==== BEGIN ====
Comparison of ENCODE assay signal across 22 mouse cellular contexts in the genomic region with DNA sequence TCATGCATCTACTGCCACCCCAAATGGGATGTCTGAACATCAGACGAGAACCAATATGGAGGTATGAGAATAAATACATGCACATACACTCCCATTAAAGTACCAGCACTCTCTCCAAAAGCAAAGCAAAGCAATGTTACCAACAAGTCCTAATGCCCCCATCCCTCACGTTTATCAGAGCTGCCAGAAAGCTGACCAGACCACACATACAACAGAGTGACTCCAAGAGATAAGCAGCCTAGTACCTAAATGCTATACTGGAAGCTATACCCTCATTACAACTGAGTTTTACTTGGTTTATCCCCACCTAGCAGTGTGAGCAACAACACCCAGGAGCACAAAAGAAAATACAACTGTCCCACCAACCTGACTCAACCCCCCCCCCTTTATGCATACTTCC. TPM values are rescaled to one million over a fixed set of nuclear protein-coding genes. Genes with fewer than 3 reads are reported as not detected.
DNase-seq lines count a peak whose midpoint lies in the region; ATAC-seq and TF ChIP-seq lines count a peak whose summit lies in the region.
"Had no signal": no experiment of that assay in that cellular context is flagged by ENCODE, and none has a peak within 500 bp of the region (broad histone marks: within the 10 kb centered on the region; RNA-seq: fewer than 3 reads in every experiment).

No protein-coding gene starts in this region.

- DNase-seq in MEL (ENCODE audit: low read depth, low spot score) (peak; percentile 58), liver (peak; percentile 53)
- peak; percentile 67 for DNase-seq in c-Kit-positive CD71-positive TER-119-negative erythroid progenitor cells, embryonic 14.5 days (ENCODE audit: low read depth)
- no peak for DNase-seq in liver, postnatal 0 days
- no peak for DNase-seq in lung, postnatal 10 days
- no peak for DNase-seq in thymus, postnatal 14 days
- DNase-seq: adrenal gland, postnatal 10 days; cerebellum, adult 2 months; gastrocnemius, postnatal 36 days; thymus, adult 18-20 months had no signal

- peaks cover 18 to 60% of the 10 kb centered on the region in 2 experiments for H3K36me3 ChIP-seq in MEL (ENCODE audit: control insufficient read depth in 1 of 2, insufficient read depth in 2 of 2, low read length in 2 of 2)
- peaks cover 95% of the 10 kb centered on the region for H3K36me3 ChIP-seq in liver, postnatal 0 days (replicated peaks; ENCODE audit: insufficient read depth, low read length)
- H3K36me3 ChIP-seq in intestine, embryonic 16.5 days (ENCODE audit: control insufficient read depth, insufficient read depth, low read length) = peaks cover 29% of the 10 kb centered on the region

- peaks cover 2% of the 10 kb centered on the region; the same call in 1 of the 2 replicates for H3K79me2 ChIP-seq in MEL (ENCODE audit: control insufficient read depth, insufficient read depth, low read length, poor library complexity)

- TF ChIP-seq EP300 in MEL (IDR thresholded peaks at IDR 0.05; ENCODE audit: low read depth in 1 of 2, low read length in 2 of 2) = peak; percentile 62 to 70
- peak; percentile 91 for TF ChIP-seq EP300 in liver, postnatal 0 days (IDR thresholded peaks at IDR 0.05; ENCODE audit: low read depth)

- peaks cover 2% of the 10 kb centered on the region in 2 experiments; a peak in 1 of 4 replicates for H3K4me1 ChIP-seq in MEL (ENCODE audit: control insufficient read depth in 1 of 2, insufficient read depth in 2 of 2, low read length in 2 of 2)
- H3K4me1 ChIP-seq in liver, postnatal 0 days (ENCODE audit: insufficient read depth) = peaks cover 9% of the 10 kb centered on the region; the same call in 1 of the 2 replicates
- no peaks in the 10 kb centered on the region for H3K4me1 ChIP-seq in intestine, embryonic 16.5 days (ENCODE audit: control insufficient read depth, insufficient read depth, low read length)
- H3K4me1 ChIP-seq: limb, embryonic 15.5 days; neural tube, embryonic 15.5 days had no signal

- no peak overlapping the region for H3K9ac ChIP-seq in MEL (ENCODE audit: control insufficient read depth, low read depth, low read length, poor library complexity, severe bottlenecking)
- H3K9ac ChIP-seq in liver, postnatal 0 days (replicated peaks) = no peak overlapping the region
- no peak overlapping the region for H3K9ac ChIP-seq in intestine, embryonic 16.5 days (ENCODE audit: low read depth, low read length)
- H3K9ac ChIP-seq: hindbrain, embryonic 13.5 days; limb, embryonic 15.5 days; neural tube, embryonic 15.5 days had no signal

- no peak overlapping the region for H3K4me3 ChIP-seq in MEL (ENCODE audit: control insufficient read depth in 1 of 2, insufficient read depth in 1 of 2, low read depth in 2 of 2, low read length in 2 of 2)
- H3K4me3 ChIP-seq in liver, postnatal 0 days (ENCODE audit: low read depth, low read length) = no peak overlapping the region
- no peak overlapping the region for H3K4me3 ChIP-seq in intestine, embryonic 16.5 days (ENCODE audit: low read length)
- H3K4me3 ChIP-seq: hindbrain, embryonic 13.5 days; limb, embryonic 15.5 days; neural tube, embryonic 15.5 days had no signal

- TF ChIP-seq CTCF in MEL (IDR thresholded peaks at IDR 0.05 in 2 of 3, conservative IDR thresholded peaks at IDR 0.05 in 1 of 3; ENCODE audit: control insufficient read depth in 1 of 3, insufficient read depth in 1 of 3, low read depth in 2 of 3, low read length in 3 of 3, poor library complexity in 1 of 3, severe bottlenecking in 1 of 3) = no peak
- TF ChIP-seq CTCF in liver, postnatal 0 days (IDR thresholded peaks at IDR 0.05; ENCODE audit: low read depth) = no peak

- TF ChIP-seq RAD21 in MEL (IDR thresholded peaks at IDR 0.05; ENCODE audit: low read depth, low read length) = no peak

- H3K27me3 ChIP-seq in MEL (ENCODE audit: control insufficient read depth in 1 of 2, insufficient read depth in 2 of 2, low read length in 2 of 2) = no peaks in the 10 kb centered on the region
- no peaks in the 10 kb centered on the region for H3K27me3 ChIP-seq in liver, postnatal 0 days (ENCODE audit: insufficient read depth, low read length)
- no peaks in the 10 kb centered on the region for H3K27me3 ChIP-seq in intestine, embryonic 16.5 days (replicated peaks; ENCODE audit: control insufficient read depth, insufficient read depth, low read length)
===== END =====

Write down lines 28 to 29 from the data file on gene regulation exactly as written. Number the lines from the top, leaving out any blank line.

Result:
- H3K4me3 ChIP-seq: hindbrain, embryonic 13.5 days; limb, embryonic 15.5 days; neural tube, embryonic 15.5 days had no signal

- TF ChIP-seq CTCF in MEL (IDR thresholded peaks at IDR 0.05 in 2 of 3, conservative IDR thresholded peaks at IDR 0.05 in 1 of 3; ENCODE audit: control insufficient read depth in 1 of 3, insufficient read depth in 1 of 3, low read depth in 2 of 3, low read length in 3 of 3, poor library complexity in 1 of 3, severe bottlenecking in 1 of 3) = no peak